Not your typical “Pepin” smoke. That is the first thing that jumps out at me. From the beginning you notice his trademark black pepper start is missing. That is OK, because what you do get is fantastic. Rich notes of cinnamon and all-spice combined with flashes of cedar make for dramatic start in its own right. Balance isn’t the word I would use for this cigar. It has some serious peaks and valleys. After an amazing rich start the cigar mellowed a bit. Flavors were mainly cedar with a muddled earthiness. It picked back up again a little past the halfway mark with pronounced flavors of roasted nuts that swapped places back and forth with a sharp earthiness. There were some subtle undertones of dark chocolate or cocoa. Seeing it written out doesn’t do it justice. It was actually much better than it looks in print. It started to get muddled again near the nub but it was time to put it down anyway. This was a very interesting medium bodied smoke. One I would very much like to try again.

Some other takes on this cigar:

Rating – B+

‘Gar Tunes: Paris to Cuba by Mario Grigorov Monday, Jun 15 2009 

I recently had the opportunity to listen to a sampling of new music from the composer and musician Mario Grigorov.  His new album is called Paris to Cuba.  This is what Mario has to say about his inspiration for the album…

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Every time I go to Paris, I get inspired. I start thinking about ways I can embrace the city and absorb its magic…

This album takes me back to my time there, and I reflect on how I have always enjoyed traditional and classical French music – been intrigued by the use of melody and sultry textures.  I started playing with some melodies on the piano; inspired by the Parisian mood and architecture, I was trying to re-create the buildings I had seen that stood like frozen compositions. The compositions I began to write would soon lend themselves to a melding with the energy and simplicity of the music I also love from Cuba, along with all of its influences.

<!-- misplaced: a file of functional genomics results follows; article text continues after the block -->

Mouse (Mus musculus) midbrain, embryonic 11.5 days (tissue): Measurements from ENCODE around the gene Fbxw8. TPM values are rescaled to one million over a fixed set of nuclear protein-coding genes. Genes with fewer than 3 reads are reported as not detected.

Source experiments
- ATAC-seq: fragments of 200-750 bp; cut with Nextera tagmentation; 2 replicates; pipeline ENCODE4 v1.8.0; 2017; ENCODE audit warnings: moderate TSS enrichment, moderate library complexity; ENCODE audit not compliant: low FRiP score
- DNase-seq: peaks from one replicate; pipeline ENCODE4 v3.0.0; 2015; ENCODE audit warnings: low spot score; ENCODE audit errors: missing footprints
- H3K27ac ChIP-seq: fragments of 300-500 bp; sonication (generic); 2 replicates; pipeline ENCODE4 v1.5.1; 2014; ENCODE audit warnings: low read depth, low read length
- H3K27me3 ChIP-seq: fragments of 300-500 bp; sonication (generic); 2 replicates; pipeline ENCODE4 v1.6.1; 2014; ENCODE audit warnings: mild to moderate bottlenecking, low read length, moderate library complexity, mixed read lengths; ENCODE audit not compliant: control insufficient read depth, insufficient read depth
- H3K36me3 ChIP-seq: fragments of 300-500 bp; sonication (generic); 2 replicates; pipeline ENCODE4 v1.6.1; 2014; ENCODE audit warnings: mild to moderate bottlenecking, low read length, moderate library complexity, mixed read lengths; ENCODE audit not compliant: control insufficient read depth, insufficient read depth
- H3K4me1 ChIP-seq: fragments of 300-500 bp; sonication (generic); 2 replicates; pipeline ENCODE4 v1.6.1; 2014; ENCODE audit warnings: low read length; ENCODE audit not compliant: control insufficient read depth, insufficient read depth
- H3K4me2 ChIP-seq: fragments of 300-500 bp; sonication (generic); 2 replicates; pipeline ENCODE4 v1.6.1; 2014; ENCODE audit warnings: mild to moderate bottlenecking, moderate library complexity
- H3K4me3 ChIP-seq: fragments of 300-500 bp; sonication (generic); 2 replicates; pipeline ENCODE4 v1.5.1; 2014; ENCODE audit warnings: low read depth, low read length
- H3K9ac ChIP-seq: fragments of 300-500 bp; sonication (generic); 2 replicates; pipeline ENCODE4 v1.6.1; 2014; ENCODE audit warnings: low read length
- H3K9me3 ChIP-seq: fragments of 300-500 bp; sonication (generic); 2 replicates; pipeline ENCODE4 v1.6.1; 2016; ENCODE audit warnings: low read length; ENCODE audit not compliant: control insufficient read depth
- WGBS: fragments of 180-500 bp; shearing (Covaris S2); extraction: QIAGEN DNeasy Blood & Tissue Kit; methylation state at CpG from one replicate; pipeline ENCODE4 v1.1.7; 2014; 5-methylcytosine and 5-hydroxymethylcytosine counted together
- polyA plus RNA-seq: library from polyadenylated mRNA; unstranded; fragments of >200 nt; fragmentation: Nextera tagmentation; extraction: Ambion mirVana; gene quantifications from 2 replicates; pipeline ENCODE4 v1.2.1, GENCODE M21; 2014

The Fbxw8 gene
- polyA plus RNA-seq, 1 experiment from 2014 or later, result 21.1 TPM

It’s not always easy to combine styles of music from their technical anatomies, but I was in no way trying to do that here.  This album, inspired by my appreciation of both styles, came about from the feel-good spirit that both Paris and Cuba share. I must admit, working with my good friend Melissa Newman brought it all together; she embodies the spirit and beauty of these musical cultures.  Her voice created the perfect accent for this project.

The four songs I had the opportunity to listen to were great. Two were instrumentals, “Cuban Soil, Cuban Sun” and “Ice Hotel”, with a decidedly Latin sound but with a “big band” jazz feel to them. The second two songs, “Every Little Movement” and “Snake Eyes” had female vocals that were were sultry and classic.  Those two songs sounded just like something you would hear in an old school smokey jazz club and they were a lot of fun to listen to. From what I have heard from this album, it is an excellent accompaniment to a relaxing evening sitting back with your favorite cigar and sipping rum. I would recommend checking it out especially if jazz with a Latin influence sounds like something you would enjoy.

Here is some more “official” information about the album and the artist… (more…)

Olde World Reserve Maduro Toro by Rocky Patel Wednesday, Jun 10 2009 

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Country: Honduras
Wrapper: Costa Rican Maduro
Binder: Nicaraguan
Filler: Nicaraguan